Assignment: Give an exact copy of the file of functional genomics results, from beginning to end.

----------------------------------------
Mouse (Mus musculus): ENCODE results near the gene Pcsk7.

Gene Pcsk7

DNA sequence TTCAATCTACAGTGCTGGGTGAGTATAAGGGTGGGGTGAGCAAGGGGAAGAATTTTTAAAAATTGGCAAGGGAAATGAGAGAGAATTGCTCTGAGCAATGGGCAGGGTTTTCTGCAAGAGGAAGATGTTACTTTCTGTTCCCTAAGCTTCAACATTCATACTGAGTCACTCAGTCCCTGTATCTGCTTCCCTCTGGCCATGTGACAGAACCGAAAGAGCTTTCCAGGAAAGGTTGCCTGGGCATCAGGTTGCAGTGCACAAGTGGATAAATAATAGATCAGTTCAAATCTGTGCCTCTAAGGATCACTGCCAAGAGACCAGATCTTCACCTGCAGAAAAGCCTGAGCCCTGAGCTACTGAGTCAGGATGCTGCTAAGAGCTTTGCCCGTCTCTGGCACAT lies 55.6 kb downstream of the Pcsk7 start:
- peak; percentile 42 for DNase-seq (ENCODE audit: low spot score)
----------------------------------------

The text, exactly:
Mouse (Mus musculus): ENCODE results near the gene Pcsk7.

Gene Pcsk7

DNA sequence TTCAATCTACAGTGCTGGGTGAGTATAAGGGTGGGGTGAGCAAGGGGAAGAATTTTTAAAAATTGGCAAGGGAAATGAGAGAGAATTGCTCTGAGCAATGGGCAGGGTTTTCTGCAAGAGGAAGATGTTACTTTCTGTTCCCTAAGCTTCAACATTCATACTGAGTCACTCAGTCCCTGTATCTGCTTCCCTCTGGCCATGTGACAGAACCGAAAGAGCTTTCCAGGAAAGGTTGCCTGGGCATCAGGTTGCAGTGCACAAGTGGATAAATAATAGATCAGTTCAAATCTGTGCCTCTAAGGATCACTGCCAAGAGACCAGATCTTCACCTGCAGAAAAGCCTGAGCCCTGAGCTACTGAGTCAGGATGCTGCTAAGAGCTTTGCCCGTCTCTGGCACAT lies 55.6 kb downstream of the Pcsk7 start:
- peak; percentile 42 for DNase-seq (ENCODE audit: low spot score)